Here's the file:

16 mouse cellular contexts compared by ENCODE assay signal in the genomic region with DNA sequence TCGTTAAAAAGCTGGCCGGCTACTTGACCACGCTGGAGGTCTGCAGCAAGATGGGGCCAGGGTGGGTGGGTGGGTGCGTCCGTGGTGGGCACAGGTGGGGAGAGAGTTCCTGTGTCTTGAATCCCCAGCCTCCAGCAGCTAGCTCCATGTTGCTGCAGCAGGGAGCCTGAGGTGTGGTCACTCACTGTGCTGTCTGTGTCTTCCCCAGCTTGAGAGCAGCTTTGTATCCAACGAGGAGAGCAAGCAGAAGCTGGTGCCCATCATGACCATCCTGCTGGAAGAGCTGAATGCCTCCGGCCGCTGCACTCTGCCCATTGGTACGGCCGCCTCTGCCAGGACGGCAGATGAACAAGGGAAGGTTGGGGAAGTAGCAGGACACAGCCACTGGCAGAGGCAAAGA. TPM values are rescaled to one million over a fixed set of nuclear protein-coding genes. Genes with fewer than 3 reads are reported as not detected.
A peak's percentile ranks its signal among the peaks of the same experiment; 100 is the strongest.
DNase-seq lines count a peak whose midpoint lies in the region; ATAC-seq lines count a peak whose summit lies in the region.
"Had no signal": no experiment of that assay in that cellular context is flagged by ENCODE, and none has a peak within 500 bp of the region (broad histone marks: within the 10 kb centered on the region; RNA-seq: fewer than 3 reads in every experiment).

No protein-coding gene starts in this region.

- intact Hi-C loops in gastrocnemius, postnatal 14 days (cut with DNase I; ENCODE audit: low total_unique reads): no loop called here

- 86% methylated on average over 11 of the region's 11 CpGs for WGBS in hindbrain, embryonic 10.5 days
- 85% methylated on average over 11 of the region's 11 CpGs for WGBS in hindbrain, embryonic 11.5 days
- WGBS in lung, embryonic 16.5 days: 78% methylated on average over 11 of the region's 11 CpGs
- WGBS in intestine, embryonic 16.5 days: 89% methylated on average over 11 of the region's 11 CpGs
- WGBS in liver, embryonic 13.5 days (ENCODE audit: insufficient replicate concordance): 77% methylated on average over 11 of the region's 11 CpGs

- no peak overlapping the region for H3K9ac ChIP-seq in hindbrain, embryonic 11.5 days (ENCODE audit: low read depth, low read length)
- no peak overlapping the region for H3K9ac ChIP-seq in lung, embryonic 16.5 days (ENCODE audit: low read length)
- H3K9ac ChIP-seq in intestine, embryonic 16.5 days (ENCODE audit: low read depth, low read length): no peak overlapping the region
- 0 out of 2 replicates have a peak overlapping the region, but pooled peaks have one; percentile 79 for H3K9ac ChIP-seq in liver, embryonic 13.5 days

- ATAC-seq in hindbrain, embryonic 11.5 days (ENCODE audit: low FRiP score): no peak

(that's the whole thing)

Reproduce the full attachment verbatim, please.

16 mouse cellular contexts compared by ENCODE assay signal in the genomic region with DNA sequence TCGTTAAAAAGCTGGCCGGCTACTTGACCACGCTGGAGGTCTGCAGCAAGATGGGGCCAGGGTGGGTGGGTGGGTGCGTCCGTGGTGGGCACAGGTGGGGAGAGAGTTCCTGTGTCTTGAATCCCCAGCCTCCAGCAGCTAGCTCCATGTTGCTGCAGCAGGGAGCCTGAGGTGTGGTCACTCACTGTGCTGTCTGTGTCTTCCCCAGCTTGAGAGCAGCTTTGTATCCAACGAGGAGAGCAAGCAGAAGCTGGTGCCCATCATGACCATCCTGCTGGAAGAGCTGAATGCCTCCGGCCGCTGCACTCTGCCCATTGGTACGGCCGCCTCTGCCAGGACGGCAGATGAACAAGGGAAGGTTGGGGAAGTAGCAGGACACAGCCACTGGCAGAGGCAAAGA. TPM values are rescaled to one million over a fixed set of nuclear protein-coding genes. Genes with fewer than 3 reads are reported as not detected.
A peak's percentile ranks its signal among the peaks of the same experiment; 100 is the strongest.
DNase-seq lines count a peak whose midpoint lies in the region; ATAC-seq lines count a peak whose summit lies in the region.
"Had no signal": no experiment of that assay in that cellular context is flagged by ENCODE, and none has a peak within 500 bp of the region (broad histone marks: within the 10 kb centered on the region; RNA-seq: fewer than 3 reads in every experiment).

No protein-coding gene starts in this region.

- intact Hi-C loops in gastrocnemius, postnatal 14 days (cut with DNase I; ENCODE audit: low total_unique reads): no loop called here

- 86% methylated on average over 11 of the region's 11 CpGs for WGBS in hindbrain, embryonic 10.5 days
- 85% methylated on average over 11 of the region's 11 CpGs for WGBS in hindbrain, embryonic 11.5 days
- WGBS in lung, embryonic 16.5 days: 78% methylated on average over 11 of the region's 11 CpGs
- WGBS in intestine, embryonic 16.5 days: 89% methylated on average over 11 of the region's 11 CpGs
- WGBS in liver, embryonic 13.5 days (ENCODE audit: insufficient replicate concordance): 77% methylated on average over 11 of the region's 11 CpGs

- no peak overlapping the region for H3K9ac ChIP-seq in hindbrain, embryonic 11.5 days (ENCODE audit: low read depth, low read length)
- no peak overlapping the region for H3K9ac ChIP-seq in lung, embryonic 16.5 days (ENCODE audit: low read length)
- H3K9ac ChIP-seq in intestine, embryonic 16.5 days (ENCODE audit: low read depth, low read length): no peak overlapping the region
- 0 out of 2 replicates have a peak overlapping the region, but pooled peaks have one; percentile 79 for H3K9ac ChIP-seq in liver, embryonic 13.5 days

- ATAC-seq in hindbrain, embryonic 11.5 days (ENCODE audit: low FRiP score): no peak